A few months ago, Bob Vineyard, my co-blogger at InsureBlog, wrote about medical identity theft (MIDT). He referred to a Reader’s Digest article that characterized MIDT as “a Visa card with a $1 million spending limit.”
Health insurance is simply a mechanism for spreading the cost of health care among a larger group of people (“insureds”). Leaving aside the issues of risk and probability, insurance enables us to afford more expensive treatments, much as a mortgage helps us afford a larger home. In that regard, it is much like a credit card, in that we aren’t expected to come up with, say, $10,000 for an operation. Rather, we pay part of the cost, and the insurance company pays the balance. Most plans have maximum limits of millions of dollars; theoretically, this is akin to having a multi-million dollar line of credit.
If an unscrupulous person were to gain access to one’s insurance policy (via an ID card, for example), that person could rack up untold medical charges on our behalf. That costs us in a number of ways: increased rates, inaccurate medical records, etc. And it can affect our own credit scores, as well, because the provider is going to come after us, and it will be our responsibility to prove that we weren’t the ones who were treated.
The issue of MIDT is not just about personal finances, though: since the criminal used our insurance information to obtain services for his (or her) medical condition, our “medical history and health care records can include someone else's information.” This could be a fatal mistake; what if, because of such a theft, you got the wrong blood type during an operation?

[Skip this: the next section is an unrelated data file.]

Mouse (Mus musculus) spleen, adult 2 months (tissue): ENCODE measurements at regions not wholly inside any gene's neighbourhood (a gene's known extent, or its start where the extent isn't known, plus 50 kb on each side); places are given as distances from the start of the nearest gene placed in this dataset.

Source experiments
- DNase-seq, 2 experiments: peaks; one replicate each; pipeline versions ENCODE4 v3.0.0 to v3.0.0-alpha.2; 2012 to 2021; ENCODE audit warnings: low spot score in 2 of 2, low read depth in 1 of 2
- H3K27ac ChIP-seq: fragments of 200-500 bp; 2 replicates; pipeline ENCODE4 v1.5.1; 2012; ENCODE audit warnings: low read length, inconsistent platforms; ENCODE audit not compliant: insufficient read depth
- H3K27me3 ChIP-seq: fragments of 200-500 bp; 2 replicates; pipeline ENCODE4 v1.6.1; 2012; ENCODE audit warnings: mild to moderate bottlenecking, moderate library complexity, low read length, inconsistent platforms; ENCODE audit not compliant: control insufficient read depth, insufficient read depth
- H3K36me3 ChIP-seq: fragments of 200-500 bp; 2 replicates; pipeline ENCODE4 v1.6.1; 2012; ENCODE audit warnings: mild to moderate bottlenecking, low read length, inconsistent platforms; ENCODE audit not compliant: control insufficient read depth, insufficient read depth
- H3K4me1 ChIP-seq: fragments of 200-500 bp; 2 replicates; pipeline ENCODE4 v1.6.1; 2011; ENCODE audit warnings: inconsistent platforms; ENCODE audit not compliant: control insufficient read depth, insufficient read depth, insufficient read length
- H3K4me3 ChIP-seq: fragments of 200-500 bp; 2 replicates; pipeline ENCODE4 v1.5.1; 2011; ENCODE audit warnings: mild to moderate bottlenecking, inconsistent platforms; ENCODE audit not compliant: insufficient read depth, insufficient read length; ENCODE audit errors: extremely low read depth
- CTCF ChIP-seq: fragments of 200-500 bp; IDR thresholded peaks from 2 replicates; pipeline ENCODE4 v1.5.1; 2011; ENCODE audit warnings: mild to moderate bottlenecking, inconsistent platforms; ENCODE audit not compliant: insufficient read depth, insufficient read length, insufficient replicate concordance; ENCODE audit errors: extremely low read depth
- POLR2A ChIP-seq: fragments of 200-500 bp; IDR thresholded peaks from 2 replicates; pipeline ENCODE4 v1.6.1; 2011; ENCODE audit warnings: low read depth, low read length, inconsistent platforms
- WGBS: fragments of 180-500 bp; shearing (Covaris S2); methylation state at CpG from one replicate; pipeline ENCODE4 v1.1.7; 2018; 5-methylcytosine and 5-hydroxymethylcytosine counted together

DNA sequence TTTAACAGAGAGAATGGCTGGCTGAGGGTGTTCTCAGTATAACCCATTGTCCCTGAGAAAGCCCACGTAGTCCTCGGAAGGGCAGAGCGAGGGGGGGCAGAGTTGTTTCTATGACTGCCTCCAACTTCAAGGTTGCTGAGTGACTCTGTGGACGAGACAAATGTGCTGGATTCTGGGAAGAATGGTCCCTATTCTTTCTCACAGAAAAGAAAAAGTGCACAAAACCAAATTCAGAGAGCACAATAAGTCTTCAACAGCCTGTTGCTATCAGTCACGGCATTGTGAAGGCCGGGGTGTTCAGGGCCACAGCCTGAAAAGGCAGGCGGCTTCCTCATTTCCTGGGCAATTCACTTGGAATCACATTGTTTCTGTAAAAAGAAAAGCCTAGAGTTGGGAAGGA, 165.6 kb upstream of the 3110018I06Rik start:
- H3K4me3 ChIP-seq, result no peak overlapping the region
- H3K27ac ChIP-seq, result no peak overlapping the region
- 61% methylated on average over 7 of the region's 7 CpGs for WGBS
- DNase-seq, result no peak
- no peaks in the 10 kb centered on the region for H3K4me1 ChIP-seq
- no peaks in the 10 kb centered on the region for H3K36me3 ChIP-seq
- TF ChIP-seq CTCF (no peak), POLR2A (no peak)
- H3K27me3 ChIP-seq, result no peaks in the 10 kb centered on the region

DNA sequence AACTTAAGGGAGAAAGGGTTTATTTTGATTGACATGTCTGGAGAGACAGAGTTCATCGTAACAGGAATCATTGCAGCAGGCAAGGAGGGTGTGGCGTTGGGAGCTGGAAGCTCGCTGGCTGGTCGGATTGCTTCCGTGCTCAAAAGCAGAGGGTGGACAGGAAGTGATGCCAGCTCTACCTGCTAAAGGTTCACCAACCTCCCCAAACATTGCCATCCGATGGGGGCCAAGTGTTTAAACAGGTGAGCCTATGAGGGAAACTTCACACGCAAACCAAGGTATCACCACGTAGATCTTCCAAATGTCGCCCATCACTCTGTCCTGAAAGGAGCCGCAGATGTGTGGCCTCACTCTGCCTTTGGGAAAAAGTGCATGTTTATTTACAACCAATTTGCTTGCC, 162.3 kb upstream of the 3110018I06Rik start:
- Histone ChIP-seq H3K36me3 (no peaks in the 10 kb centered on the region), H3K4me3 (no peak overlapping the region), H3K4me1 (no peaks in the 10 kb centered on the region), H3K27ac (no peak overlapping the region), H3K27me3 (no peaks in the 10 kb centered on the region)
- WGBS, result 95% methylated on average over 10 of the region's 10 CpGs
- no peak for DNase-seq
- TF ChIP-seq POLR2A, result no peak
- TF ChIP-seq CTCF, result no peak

According to the World Privacy Forum "(m)edical identity theft occurs when someone uses a person's name and sometimes other parts of their identity...to obtain medical services or goods...[and] frequently results in erroneous entries being put into existing medical records."
This is potentially catastrophic: if your medical records show that you had, say, open heart surgery last year, what happens when you apply for that new insurance policy (life or health, or even long term care)? Well, red flags are going to go up, and the underwriting process is going to screech to a halt. It will be up to you to convince the underwriter that your heart is just fine, and that you never had such a procedure. At the least, this will add to the time it takes to get that new plan; at worst, you may not be able to obtain needed coverage at all.
Because recent legislation requires providers to transition from paper-based record keeping to EMR (Electronic Medical Records), there is concern that the situation will likely get worse. The Privacy Forum warns that MIDT “is the least studied and most poorly documented of the cluster of identity theft crimes. It is also the most difficult to fix after the fact, because victims have limited rights and recourses.”
So what can you do? Not much: unlike those ads on TV that urge you to check your credit score, it’s not so easy to check your “medical score.” You can contact the Medical Information Bureau (a service that insurance companies use to check up on new applicants) and request a copy of your MIB record. And you can write your congresscritter, asking them to be aware of this growing phenomenon.
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Henry Stern, LUTCF is an independent insurance agent in Dayton, OH. A licensed Continuing Education instructor for Ohio and Kentucky, he has well over 20 years of experience in “the biz.” He blogs every day (or so it seems) at InsureBlog.
In this week's column, we learn that Medical Identity Theft is on the rise. What is it, and why should you care?